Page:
Two other changes were made to the engine, both sourced from AJ6 Engineering in
the UK. The first is a modified inlet manifold, designed to provide ram-forced
induction. Most modern engines make use of this, whereby having sufficient length
in the inlet ram tubes allows pressure pulsations as the inlet valves actuate to
assist with drawing in the inlet charge over a limited rev range. Many modern engines
have variable length intakes to spread the effective range. It can be considered
the inlet equivalent of exhaust extractors
The 2nd modification was a 304 grade stainless steel exhaust, with 2 key differences from a standard system. Firstly,
no mufflers are used prior to the axle overpipes, and secondly the engine pipes are
considerably extended before joining. Pipe diameter is standard 1.75”
AJ6 engineering claim that the use of this exhaust system and inlet manifold
considerably enhances mid-range torque. And they should know – Roger Bywater
worked with Trevor Crisp at Jaguar in the mid to late 70’s developing the EFI
version of the XK engine, as well as doing development work on the V12 and AJ6
engines. AJ6’s website is definitely worth a visit.
It is all very well to research and go to this trouble, however was it worth
As the biased owner, I am probably the last person who should comment, however, for what its worth, my assessment
is as follows:-
throttle body hole of extended ram tubes.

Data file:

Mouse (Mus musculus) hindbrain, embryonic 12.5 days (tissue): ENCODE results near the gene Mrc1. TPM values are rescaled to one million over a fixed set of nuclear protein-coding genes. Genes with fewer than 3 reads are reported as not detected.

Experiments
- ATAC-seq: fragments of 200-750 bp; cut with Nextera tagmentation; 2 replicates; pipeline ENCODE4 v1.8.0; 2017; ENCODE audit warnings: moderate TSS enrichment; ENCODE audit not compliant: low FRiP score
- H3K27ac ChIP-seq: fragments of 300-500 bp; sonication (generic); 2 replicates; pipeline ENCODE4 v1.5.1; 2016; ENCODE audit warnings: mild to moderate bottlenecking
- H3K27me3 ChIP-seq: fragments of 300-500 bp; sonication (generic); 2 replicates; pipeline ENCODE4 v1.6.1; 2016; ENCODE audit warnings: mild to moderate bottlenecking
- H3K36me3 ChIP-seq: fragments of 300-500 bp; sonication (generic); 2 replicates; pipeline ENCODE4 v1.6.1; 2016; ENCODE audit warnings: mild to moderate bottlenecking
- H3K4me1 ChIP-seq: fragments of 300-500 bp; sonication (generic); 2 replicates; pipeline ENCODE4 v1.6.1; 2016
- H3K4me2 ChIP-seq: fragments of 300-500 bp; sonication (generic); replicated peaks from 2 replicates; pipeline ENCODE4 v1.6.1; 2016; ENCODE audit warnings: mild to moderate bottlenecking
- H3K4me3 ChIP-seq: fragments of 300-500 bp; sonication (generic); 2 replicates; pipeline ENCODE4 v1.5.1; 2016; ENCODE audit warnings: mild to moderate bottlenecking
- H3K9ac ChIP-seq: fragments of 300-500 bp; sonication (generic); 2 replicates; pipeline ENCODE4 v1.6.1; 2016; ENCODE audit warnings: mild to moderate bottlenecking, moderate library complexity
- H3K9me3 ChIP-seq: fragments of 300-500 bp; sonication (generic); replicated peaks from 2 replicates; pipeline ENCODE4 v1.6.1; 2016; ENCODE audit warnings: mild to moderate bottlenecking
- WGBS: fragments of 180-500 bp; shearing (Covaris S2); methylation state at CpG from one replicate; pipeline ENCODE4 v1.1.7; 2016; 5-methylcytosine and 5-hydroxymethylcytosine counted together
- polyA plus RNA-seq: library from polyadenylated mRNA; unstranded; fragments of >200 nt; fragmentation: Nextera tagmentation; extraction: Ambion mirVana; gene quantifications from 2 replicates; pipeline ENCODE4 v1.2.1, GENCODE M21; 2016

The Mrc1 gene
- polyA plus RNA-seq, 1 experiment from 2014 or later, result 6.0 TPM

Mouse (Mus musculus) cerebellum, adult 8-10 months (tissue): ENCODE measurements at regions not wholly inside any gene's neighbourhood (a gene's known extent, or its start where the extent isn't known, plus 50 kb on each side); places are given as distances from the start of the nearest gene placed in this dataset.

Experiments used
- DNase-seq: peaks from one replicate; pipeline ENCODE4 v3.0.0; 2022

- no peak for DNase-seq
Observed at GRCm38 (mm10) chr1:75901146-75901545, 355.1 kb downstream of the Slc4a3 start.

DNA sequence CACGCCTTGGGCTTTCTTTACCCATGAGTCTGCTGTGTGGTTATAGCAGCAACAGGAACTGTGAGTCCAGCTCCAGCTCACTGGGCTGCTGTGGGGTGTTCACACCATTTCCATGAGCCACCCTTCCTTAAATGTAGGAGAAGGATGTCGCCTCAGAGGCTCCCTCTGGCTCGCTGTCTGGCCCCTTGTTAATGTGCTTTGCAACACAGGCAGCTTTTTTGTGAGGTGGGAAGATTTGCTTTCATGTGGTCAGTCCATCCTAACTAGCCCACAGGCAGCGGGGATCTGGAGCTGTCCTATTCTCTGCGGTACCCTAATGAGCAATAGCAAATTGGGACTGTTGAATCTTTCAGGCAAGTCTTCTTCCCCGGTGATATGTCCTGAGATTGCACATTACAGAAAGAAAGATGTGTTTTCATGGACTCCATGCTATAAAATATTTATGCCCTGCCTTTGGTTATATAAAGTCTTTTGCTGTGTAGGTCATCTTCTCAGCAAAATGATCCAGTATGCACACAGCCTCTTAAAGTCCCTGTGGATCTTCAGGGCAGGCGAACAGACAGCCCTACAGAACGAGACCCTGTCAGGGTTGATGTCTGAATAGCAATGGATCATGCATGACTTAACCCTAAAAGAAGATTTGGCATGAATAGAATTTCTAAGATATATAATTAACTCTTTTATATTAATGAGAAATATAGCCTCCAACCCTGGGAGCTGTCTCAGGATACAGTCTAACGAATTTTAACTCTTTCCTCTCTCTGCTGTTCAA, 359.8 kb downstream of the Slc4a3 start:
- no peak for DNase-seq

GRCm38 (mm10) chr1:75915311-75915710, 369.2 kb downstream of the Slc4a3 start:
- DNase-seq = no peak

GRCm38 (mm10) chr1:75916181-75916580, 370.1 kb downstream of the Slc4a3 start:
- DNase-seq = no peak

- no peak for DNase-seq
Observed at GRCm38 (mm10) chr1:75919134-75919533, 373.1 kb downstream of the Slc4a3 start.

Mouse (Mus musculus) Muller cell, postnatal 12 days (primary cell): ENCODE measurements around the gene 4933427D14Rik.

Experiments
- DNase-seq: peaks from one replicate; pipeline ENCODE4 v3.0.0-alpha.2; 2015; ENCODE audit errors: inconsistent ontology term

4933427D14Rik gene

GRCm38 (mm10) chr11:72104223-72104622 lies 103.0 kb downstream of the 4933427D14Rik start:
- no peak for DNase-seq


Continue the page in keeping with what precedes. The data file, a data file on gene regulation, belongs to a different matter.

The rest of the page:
Ease of use – The engine is definitely much smoother, with none of the idiosyncrasies
when cold that the SUs had. Starting, cold hill-starts, throttle response and cold
exhaust smell are all on par with a modern car.
Go – Peak power levels tell only a small part of the story, however I am
advised that an everyday carb’d 4.2 will produce 80-90 rear wheel hp on a rolling road,
and a triple SU, manual car might deliver 110-120hp. I have seen a good V12 HE XJS
plot showing 168 hp. As such the 140 we achieved is pretty good. When you look at
the plot however, it can be seen torque drops away from 3700 rev/min, and the power
plot is pretty well flat from 4000 rev/min. Possibly the cold-air intake is causing
a higher speed restriction that is robbing maybe 20hp. On the road the car feels
responsive with loads of mid-range torque. Higher speed performance is impressive
– 2500 rev/min in 5th equates to 115 km/hr, and acceleration at these speeds in 5th
feels stronger than the 350 Chev, which is doing more like 2800 rev/min.
Fuel consumption – Each of the tanks hold ~ 42 litres when filled with the gauge
showing empty. The car will do ~ 375km of freeway driving from a tank, and I’ve
not seen < 300km for local running around.
Mechanical work and modifications were only part of the story with restoring this
car. Other modifications included re-bushing the front suspension and steering rack
with polyurethane, and fitting Koni shock absorbers all round. Fairly substantial
changes were made to the air-conditioning system, by scrapping all the original
electronic controls and servo mechanism, and replacing them with pneumatic valves
and actuators, a microcontroller, and a little LCD screen that sits just below
the centre air-outlet.
Chassis Dyno Report
At the 2007 JDCA concours (Greg Jones
ex multi-award winning coupe in the background)